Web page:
French chanson, Gréco was also open to modern influences
and she would give a helping hand to several up-and-coming songwriters
Millions of Poems
Following the success of her new album, Gréco
turned her attention to her live shows, performing at the Olympia
between October 12th and 24th. The singer would then set off upon
an extensive national tour before flying out to Japan in the spring
of ‘94. (Gréco, who was a great fan of Japanese culture,
would frequently return to the Land of the Rising Sun to give numerous
Three years later Gréco was back in the
media spotlight again. In June 1997 the singer, who was always eager
to get involved with innovative new projects, flew down to the South
of France for a special one-off concert. Invited to sing at the
internationally-renowned Photography Festival in Arles, Gréco
gave the performance of a lifetime, singing in an open-air amphitheatre
while a series of black-and-white photos were projected onto the
ruins behind her.
In the autumn of 98 Gréco returned to the
forefront of the French music scene with a new album entitled “Un
jour d'été et quelques nuits”. The songs on
the chanson star's new album were written by Jean-Claude Carrière,
while Gérard Jouannest looked after the musical arrangements.
In May 1999 Juliette Gréco was invited to
perform at the “Festival de musique vivante” in Montauban,
where she appeared as the festival's special guest star. Later that
same month the legendary chanson star took to the stage of Le Théâtre
de l'Odéon in Paris (25-30 May), performing a series of highly
popular concerts. At the end of the summer of '99 French Culture
Minister Catherine Trautmann presented Juliette Gréco with
the “Ordre National du Mérite”.
In September Juliette Gréco brought the
house down at the “Fête de l'Humanité”
(the annual Communist festival held in Paris), then a few days later
she flew out to perform in New York. Needless to say, the legendary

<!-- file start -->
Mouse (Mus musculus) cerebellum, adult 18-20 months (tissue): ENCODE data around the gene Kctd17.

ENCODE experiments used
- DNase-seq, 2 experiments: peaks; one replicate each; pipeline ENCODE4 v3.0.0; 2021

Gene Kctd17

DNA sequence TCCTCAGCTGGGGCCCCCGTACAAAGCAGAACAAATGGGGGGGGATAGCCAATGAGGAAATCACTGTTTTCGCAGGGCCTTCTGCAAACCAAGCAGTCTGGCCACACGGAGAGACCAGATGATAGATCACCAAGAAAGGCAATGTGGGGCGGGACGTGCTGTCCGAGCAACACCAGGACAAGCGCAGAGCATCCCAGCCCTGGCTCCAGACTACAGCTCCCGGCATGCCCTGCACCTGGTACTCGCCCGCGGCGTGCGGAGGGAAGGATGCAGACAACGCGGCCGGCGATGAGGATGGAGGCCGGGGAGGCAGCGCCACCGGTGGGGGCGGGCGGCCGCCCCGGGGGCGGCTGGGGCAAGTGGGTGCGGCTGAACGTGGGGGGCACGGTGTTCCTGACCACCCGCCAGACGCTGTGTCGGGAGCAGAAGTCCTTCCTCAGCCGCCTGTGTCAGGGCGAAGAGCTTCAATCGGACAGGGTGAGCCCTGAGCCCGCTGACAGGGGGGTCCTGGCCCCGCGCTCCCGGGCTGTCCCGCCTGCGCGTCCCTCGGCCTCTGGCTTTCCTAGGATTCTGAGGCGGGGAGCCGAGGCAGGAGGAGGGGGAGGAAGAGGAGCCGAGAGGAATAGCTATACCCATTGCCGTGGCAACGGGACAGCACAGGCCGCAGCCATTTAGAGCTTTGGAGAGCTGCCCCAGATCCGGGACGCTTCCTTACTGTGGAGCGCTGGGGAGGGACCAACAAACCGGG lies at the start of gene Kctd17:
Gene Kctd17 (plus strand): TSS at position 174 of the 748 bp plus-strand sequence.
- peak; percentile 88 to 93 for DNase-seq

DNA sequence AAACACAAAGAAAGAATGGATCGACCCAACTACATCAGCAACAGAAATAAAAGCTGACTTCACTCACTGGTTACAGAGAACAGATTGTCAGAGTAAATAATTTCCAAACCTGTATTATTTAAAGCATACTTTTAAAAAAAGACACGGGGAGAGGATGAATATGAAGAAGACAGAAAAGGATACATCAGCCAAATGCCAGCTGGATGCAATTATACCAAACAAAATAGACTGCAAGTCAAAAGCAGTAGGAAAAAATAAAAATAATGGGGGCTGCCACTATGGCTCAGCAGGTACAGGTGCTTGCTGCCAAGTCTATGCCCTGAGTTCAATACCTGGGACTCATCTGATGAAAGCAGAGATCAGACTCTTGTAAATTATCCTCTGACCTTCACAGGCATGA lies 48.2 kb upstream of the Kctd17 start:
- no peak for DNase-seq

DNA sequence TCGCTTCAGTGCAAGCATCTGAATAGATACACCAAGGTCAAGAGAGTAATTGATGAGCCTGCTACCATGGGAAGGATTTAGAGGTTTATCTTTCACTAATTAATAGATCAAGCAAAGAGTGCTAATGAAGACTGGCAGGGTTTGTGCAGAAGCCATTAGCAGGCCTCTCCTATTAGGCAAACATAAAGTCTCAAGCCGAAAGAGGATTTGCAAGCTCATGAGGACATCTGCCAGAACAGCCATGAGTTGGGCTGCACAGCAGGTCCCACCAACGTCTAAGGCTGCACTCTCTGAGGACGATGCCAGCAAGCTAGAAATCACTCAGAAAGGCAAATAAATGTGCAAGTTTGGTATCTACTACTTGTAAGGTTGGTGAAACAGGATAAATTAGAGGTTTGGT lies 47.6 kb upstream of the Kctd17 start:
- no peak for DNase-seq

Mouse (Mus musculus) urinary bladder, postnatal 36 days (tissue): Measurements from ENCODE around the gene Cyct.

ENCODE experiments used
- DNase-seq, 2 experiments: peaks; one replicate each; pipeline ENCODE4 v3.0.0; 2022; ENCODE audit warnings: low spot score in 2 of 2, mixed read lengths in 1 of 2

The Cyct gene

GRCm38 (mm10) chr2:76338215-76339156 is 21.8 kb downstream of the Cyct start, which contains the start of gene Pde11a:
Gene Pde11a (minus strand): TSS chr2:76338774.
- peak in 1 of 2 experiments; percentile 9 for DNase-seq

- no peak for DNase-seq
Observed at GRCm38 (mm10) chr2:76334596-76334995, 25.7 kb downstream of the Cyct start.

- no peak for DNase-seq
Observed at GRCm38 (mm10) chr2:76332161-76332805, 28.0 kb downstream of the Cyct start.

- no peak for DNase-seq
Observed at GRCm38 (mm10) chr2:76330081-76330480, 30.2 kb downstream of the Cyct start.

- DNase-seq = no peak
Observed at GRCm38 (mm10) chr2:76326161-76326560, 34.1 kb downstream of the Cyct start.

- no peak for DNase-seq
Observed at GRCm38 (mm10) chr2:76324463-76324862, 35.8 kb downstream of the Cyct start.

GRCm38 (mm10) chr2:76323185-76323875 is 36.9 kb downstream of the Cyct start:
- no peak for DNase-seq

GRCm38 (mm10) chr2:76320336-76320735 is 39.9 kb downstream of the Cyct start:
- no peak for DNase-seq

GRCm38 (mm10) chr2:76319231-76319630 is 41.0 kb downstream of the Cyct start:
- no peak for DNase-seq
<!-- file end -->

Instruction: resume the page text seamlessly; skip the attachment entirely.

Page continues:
French star brought the house down at her two New York shows organised
by the Alliance Française.
The French star kept up a hectic tour schedule
throughout 2000, performing concerts in France, Switzerland and
Germany. She flew out for a concert in Lisbon in January 2001 and
headed out to Norway a few months later in May. But Ms. Gréco
was obliged to slow down her hectic schedule later that year, after
being troubled by heart problems during a performance in Montpellier
in late May. The singer made a rapid recovery, however, and doctors
declared her fit enough to undertake an extensive tour of Canada
in the summer of 2001.
In November 2003, La Gréco re-emerged on
the French music scene with a new album entitled “Aimez-vous
les uns les autres, ou bien disparaissez” (Love One Another
Or Disappear!) Loyal to her old favourites, the ‘grande dame
of French chanson’ recorded a new version of the Serge Gainsbourg
song “Un peu moins que tout à l'heure” (which
she had originally recorded in 1971). Her new album also included
songs by Jean-Claude Carrière (songwriter on the 1998 album
“Un jour d'été et quelques nuits”) and
the late French poet Louis Aragon (“La Rose et le réséda”
set to music by Bernard Lavilliers).
Gréco, who has always displayed a certain
flair for unearthing quality lyrics and compositions, also recorded
“Je jouais sur un banc”(a song specially written for
her by Gérard Manset) and “Pour vous aimer” (a
song co-written by French novelist Marie Nimier and the 1990 Goncourt
winner Jean Rouaud set to music by Art Mengo). Gréco also
used a number of hot new talents from the ‘new French chanson’
scene including Christophe Miossec (who penned the lyrics for three
songs set to music by Gérard Jouannest) and Benjamin Biolay
(who contributed five songs, three of which were composed by Jouannest).
Despite being in her 70s, Gréco showed no
sign of flagging on the concert circuit. In November 2003, she took
to the stage at the Casino de Paris and in February 2004 went on
to bring the house down at another legendary Paris venue, the Olympia.
The French leg of her tour also took the singer to a number of other
French towns including Bordeaux and Amiens. As for the international
leg of the tour, this included concerts in Belgium and Japan (where
Gréco has a loyal following of fans). Gréco returned
to the Casino de Paris for a mini-series of shows (16 - 18 November
The double CD/DVD “Olympia 2004,” released
at the end of 2004, proves that the legendary wit and energy of
the sprightly 77-year-old are still firmly intact!
In a famous description of Juliette Gréco
Sartre once wrote that the singer’s voice “encompasses
millions of poems”. This phrase would prove to be quite literally
true - for few singers besides Gréco ever performed such
a vast number of famous literary texts! Gréco, who spearheaded
Paris's Bohemian and intellectual revival in the post-war years,
went on to make these literary and poetic texts internationally
famous. Meanwhile the singer’s mysterious dark beauty and
her intense, sensual voice have earned her an impressive following
of fans worldwide.